Hispanic Consumer Power Rising! Marketers, Like Politicians, Must Now Pay Real Attention


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Even when viewing the demographic results of the recent Presidential race from a neutral perspective, it’s abundantly clear that Hispanic voters had much to do with the re-election of President Obama. Hispanics now make up 10% of the electorate (as opposed to 8% in 2004), and they chose Barack Obama over Mitt Romney by an overwhelming margin, 71% to 27%. One political expert calculated that, if the 1980 electorate had looked like the 2012 version, Jimmy Carter would have defeated Ronald Reagan!

It’s not, however, only the political arena where Hispanics are increasingly making a major impact. The 2010 census showed that one in six people in the U.S. are now Latino. It also showed that Hispanics have become both the youngest and the fastest growing minority group in America; plus, they are the largest minority group, projected to be 25% of the population by 2020. U.S. Hispanics have combined purchasing power surpassing $1.2 trillion, and:

– Hispanic households currently represent 10% of all discretionary spending in this country (and 17% in the West), and their rate of discretionary spending grew at a 14% rate between 2011 and 2012, while spending among non-Hispanic households remained flat

– There are high-growth Hispanic markets dotted around the country, beyond Florida, California, Arizona, New Mexico and Texas. For example, Hispanic population increased by 58% in Greenville, NC between 2006 and 2012, 45% in Washington, DC, 31% in Idaho Falls, and 23% in Salt Lake City and Fort Smith.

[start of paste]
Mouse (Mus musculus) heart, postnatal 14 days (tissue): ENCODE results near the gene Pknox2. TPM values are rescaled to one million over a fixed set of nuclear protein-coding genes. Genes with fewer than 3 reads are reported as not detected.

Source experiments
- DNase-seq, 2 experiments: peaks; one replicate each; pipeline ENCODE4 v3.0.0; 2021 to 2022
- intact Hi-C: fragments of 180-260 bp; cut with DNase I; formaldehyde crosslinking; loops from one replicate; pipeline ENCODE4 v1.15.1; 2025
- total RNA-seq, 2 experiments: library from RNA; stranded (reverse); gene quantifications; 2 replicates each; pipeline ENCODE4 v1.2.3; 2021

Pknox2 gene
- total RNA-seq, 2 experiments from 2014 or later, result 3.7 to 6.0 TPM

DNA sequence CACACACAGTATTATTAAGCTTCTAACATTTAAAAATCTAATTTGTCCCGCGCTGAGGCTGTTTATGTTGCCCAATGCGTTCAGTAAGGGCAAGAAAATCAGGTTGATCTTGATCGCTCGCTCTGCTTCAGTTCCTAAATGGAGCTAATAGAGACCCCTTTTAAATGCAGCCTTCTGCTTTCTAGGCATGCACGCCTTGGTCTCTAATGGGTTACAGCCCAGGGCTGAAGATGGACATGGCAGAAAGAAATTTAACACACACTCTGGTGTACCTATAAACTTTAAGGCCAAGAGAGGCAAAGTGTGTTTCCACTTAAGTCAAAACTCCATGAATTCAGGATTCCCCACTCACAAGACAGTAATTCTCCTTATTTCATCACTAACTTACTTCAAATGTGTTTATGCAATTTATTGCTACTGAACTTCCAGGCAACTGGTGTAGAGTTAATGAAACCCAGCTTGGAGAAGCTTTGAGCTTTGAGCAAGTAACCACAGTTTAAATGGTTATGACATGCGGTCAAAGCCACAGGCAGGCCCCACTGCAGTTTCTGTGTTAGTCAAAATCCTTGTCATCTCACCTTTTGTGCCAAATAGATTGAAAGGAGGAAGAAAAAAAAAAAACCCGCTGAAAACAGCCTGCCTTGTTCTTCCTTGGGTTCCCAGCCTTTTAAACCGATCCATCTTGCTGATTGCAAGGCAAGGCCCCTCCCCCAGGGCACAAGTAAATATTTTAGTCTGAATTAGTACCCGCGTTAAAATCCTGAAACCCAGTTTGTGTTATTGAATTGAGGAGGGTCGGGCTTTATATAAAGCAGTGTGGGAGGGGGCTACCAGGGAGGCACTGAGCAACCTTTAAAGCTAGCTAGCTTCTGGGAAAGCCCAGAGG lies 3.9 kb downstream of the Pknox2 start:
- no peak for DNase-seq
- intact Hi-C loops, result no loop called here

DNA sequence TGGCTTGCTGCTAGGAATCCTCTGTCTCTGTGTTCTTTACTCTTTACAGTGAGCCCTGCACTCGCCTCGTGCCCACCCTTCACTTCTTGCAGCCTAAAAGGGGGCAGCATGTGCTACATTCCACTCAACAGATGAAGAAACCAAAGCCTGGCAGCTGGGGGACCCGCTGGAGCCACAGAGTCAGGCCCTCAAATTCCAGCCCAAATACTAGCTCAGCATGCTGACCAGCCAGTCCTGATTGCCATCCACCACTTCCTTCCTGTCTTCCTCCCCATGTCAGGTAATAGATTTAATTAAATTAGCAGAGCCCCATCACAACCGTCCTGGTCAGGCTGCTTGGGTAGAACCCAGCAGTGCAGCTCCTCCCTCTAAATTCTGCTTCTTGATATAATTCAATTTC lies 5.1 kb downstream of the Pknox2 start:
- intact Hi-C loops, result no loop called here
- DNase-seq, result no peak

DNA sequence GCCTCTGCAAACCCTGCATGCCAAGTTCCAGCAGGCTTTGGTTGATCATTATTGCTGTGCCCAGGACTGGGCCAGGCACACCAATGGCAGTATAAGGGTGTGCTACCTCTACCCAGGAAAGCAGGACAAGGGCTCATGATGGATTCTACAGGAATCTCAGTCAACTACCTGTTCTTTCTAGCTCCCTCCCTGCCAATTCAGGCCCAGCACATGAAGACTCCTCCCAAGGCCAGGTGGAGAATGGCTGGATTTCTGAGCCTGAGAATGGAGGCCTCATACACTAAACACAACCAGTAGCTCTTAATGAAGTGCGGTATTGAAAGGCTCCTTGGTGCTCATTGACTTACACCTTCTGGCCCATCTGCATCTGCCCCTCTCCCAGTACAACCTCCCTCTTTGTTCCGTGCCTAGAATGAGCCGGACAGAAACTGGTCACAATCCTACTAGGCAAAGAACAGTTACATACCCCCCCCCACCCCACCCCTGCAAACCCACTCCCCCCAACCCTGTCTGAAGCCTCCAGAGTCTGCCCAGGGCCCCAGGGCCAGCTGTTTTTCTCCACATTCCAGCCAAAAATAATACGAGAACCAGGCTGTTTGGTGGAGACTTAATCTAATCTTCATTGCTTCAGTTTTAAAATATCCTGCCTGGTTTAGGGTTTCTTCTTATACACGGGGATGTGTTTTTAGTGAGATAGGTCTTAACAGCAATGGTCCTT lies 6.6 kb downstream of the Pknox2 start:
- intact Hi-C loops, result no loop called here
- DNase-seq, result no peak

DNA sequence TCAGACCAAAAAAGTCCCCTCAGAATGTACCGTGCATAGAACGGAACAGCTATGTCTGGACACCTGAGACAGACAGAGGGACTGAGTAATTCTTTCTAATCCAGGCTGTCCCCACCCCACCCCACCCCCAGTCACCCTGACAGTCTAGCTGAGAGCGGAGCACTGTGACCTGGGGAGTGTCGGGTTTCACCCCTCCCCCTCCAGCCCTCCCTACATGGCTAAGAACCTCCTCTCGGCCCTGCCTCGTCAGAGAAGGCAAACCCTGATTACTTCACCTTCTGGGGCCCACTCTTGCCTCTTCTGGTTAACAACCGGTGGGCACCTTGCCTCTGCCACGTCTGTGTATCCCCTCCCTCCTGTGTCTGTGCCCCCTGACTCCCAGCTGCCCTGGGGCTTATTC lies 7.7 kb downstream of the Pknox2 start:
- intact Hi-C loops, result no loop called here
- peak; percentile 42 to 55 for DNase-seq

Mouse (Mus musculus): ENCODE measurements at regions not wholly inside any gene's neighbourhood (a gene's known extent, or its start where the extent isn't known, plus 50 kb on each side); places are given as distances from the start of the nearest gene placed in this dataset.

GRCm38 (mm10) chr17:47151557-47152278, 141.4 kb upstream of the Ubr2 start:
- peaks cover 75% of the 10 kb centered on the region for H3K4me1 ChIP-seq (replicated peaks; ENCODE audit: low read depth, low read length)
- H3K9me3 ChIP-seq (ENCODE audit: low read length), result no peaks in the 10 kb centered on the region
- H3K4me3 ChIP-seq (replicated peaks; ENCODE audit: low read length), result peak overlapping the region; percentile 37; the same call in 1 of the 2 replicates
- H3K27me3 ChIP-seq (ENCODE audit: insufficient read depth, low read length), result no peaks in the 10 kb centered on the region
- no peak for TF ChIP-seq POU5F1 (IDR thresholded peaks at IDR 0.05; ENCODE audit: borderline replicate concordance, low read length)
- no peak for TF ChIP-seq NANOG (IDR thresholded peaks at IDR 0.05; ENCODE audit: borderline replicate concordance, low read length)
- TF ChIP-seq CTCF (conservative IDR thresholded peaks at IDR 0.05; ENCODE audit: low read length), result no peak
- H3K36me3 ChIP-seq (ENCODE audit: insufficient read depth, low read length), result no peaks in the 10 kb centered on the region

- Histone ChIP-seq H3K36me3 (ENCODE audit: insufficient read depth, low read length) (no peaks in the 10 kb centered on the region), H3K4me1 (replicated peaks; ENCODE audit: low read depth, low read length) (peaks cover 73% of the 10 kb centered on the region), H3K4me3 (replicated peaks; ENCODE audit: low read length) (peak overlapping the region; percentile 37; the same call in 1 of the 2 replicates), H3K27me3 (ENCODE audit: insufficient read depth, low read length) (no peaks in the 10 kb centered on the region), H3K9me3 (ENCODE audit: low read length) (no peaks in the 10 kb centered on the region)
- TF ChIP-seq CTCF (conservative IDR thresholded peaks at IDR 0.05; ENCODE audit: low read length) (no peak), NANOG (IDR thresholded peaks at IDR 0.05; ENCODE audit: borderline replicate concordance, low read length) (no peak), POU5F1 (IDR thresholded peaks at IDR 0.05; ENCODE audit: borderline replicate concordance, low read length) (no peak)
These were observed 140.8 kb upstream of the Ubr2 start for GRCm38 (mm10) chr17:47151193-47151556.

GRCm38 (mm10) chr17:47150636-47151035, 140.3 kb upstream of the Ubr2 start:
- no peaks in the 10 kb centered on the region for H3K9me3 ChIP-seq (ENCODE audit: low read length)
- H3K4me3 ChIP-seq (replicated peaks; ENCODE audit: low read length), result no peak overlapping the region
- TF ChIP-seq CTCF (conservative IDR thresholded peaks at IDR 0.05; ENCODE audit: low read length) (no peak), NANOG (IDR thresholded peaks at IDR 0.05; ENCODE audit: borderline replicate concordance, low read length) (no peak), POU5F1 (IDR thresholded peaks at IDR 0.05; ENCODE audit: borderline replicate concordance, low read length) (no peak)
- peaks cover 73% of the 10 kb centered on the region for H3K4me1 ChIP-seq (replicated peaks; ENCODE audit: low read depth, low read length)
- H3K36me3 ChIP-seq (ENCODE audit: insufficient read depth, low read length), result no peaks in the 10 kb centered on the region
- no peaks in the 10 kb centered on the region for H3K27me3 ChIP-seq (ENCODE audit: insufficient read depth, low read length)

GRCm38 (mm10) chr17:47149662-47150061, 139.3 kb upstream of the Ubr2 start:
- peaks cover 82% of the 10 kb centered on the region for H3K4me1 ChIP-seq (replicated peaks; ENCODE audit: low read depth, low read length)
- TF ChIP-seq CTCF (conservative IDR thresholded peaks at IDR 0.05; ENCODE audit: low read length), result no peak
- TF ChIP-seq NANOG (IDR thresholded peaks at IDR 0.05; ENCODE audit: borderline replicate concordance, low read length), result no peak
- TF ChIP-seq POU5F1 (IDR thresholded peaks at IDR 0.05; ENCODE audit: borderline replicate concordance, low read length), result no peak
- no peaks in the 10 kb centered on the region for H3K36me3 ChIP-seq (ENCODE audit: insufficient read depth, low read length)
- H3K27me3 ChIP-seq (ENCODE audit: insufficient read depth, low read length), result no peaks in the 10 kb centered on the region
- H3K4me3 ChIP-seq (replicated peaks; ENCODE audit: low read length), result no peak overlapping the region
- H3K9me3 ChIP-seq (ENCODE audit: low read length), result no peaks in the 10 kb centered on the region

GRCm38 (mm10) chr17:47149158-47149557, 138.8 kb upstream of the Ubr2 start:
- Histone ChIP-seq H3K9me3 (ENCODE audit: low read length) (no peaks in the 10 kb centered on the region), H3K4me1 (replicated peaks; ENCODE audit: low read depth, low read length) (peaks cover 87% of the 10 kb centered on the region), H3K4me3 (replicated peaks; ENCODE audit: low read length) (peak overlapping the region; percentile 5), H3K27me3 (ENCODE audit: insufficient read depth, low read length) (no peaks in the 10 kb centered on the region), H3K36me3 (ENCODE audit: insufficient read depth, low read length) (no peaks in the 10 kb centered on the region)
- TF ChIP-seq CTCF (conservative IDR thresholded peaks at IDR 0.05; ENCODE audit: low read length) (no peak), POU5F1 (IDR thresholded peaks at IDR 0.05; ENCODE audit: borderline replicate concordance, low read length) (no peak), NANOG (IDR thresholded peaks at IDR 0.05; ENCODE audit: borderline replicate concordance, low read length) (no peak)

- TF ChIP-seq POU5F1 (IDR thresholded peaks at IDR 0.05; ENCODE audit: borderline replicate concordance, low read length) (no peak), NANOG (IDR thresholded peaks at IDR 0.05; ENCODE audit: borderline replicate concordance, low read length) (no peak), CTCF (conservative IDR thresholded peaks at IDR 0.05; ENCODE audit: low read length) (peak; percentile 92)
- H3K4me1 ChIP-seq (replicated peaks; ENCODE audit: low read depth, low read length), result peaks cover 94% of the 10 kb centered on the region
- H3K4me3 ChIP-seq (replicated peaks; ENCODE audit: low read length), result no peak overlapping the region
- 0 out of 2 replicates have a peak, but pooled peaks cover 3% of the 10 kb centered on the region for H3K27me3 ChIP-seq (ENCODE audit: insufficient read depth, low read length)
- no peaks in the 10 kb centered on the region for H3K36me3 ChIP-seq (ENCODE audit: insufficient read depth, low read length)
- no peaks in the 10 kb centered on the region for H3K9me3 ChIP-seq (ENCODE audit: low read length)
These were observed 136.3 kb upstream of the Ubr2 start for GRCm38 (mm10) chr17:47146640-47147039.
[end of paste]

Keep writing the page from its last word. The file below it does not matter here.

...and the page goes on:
– On average, and in comparison to the rest of society, Hispanic consumers are much more optimistic about their future financial prospects. As one example of this, 87% of Latinos believe that the opportunity to get ahead is greater in the U.S. than in their country of origin.

– Hispanics regard the Internet as an important source of information and entertainment, and are twice as likely to say it is a primary source. Also, they spend about 15% more per online transaction compared to non-Latinos, and actively use such Spanish-language online sites as Toys ‘R’ Us, Macy’s, Best Buy, Old Navy, and Costco

– Hispanic consumers are significantly more likely to be early adopters and heavy users of mobile devices (for example seeing cell phones as sources of information and to facilitate their social lives). A 2011 Pew Research Center study showed that 44% of Latinos own smartphones, compared to only 30% of Non-Hispanics

Medically speaking, marketers in the pharmaceutical industry have become aware that Hispanics have different major disease prevalence and risk factors. Compared to the rest of society, and per a 2007 Pleis and Lethbriidge-Cejku study, Hispanics have a lower incidence of heart disease, hypertension, and cancer. However, they also have much higher rates of diabetes and overweight issues.

And, at least as importantly for all b2c marketers, it’s not just that the Hispanic community itself has significant demographics and lifestyle characteristics which represent real opportunity, it’s that Hispanics are also impacting the thinking and the behavior of non-Hispanics living among and around them. Increasingly, Latinos are influencing mainstream U.S. culture. In the recent Latino Influence Project, a joint profiling effort among 48,000 respondents by Wing, the Hispanic advertising agency, and Experian Simmons, the syndicated/custom research arm of Experian, the extent of that influence – well beyond tortillas, J Lo, and salsa dancing – on attitudes and actions around health, technology, entertainment, and even the environment was measured.